4. Jason Giambi, first base, New York Yankees

In Oakland, Giambi was the focal point of opposing pitchers. With the Yankees on the other hand, they have many other concerns. But where he loses key points is his ineffective fielding. Although he still wants to play the field everyday, unless he improves dramatically, his DH position will become more permanent, lowering his value to his team.

5. Torii Hunter, center field, Minnesota Twins

Hunter was so unknown before this season that he wasn’t one of 250 players picked on draft day in my fantasy league, enabling me to claim him during his torrid April start. The Minnesota Twins ? and the Equinunk Hicks ? rode Hunter’s hot start to a division lead they didn’t relinquish. His influence on his team was perhaps the biggest in baseball, and any outfielder that can win a Gold Glove while playing in the Metrodome gets my vote as an MVP candidate.

American League Cy Young

1. Barry Zito, Oakland Athletics

The biggest question regarding Oakland’s pitching prior to the season was who would emerge as the ace of the staff. Tim Hudson was inconsistent, and Mark Mulder got injured early in the season, allowing Barry Zito to take charge in Oakland. He led the majors in wins, was among the leaders in strikeouts and ERA, and at times was nearly unhittable. This could be the first of many Cy Young Awards for Zito.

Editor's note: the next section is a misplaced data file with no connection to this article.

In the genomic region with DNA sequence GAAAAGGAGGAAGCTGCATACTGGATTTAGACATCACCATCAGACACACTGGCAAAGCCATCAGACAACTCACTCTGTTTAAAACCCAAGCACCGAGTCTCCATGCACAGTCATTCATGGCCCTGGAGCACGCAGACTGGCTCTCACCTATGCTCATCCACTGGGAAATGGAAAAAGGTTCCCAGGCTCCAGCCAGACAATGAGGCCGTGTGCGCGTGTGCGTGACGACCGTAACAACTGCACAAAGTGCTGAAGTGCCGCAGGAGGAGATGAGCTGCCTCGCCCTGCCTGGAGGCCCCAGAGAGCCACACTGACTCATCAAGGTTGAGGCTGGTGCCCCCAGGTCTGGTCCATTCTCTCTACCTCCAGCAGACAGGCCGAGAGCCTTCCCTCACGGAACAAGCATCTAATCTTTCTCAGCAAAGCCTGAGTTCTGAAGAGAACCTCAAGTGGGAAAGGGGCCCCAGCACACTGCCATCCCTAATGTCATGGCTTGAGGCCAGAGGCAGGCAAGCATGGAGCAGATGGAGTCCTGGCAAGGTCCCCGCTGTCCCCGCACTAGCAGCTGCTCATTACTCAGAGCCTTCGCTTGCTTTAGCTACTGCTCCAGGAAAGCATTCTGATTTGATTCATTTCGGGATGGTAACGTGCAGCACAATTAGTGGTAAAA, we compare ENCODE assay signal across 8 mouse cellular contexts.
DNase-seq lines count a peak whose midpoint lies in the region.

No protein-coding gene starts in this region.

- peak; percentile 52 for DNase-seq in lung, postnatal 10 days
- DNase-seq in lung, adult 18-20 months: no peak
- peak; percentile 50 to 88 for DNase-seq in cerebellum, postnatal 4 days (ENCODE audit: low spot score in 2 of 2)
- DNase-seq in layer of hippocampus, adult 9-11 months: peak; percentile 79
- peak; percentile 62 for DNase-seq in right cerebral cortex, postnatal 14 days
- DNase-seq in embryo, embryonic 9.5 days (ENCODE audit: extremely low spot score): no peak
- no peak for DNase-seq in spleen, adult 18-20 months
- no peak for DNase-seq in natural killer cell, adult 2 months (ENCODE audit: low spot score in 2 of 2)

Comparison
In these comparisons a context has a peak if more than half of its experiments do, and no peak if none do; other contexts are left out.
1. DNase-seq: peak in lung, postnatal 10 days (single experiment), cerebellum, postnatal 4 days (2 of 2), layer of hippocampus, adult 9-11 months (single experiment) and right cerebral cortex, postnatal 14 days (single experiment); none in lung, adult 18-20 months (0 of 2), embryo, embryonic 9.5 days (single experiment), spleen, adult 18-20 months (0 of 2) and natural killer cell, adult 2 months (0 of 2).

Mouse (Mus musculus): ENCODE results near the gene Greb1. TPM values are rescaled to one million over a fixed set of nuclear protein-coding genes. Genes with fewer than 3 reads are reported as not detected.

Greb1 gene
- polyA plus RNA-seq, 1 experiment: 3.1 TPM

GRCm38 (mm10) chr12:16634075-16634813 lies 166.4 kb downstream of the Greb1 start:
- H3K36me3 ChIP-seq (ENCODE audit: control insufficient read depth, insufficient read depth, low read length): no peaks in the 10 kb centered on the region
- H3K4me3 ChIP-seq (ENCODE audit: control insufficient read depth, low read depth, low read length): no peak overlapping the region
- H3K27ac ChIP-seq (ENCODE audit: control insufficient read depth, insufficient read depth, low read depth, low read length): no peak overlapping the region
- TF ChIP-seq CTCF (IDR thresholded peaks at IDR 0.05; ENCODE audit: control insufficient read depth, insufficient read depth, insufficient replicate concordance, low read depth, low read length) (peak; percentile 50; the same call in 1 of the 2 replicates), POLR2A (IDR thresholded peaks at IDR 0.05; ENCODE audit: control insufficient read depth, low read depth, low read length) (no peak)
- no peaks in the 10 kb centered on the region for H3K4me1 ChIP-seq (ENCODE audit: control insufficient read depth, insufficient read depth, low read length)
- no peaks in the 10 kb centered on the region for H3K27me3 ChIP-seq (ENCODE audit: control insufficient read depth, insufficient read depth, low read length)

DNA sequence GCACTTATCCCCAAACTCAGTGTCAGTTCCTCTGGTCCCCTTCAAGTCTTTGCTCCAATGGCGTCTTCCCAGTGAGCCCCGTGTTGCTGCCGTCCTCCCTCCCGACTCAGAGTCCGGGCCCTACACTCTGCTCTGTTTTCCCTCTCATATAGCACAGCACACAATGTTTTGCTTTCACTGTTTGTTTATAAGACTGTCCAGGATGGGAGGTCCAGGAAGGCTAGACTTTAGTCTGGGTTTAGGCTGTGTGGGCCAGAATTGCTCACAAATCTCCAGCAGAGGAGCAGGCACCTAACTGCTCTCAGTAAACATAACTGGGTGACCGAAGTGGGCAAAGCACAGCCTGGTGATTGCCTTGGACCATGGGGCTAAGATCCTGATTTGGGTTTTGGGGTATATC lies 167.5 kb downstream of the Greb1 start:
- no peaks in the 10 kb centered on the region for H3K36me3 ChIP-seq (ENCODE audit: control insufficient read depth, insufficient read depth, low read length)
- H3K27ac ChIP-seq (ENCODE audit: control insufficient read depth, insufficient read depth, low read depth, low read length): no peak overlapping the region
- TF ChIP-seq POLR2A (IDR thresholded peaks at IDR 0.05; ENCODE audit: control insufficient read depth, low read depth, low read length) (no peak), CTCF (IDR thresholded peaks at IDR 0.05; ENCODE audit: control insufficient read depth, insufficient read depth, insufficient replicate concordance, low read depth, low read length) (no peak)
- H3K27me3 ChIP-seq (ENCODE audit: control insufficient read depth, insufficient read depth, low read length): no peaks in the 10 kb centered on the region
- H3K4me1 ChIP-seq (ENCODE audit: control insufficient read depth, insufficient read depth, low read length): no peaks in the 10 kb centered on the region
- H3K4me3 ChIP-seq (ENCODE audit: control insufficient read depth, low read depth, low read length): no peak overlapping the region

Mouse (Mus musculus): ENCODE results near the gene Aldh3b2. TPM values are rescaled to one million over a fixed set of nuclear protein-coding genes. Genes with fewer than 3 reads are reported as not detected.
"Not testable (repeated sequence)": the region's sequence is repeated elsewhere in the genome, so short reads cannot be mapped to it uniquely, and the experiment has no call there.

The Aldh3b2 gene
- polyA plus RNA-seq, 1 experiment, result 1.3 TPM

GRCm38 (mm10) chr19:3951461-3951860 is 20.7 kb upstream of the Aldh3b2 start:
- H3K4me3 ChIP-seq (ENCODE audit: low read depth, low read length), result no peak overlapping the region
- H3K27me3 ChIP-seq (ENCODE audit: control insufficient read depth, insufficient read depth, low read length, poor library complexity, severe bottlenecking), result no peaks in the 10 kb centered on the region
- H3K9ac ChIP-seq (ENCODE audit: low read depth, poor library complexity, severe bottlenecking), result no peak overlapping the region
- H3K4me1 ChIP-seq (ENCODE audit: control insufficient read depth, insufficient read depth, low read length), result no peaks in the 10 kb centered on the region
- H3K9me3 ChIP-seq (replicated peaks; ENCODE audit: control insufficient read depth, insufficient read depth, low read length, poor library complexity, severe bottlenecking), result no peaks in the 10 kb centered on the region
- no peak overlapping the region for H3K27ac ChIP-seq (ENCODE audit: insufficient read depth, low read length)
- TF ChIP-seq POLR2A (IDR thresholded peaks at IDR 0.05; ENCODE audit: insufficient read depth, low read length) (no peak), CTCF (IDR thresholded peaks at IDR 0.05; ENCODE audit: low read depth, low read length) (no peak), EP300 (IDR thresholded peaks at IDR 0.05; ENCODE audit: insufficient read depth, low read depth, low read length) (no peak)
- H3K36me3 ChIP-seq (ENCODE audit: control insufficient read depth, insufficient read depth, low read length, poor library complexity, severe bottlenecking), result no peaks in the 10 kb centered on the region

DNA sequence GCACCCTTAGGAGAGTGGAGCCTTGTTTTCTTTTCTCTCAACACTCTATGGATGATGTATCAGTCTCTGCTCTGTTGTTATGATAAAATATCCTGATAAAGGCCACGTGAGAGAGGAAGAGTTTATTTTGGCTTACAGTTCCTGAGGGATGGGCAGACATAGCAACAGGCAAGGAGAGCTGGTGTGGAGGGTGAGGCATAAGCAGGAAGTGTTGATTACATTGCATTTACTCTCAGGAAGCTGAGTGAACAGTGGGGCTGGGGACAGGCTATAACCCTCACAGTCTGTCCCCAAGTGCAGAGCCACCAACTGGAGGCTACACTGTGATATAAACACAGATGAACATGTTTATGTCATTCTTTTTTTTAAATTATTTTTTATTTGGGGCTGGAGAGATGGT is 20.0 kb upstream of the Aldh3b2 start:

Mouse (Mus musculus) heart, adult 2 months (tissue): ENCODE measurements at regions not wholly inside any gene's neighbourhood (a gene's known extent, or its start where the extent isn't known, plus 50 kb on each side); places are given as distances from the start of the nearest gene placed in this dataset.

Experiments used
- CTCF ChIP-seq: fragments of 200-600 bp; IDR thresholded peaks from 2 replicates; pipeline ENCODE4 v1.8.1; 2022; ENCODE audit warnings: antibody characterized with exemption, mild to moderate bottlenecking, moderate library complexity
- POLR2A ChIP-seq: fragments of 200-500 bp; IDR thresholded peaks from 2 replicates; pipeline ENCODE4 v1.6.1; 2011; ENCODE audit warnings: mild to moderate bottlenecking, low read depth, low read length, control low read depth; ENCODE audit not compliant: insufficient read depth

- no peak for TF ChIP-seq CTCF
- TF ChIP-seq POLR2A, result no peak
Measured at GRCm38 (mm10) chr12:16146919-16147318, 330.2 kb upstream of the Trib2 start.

2. Pedro Martinez, Boston Red Sox

He rarely threw more than 100 pitches in a game and started only 30 games, but his record and ERA speaks for itself. He is still the most feared pitcher in the AL, but he had a few starts that were atypical of a healthy Pedro and more like the Pedro that struggled through last season’s injuries.

3. Derek Lowe, Boston Red Sox

A single game does not define an entire season, but for Derek Lowe, April 27 put his awful 2001 season behind him, proving that he could be a great starting pitcher. His no-hitter against the Devil Rays set the tone for the rest of the season, in which he re-emerged as a prominent pitcher, albeit a starter instead of a closer this time around.


1. Barry Bonds, left field, San Francisco Giants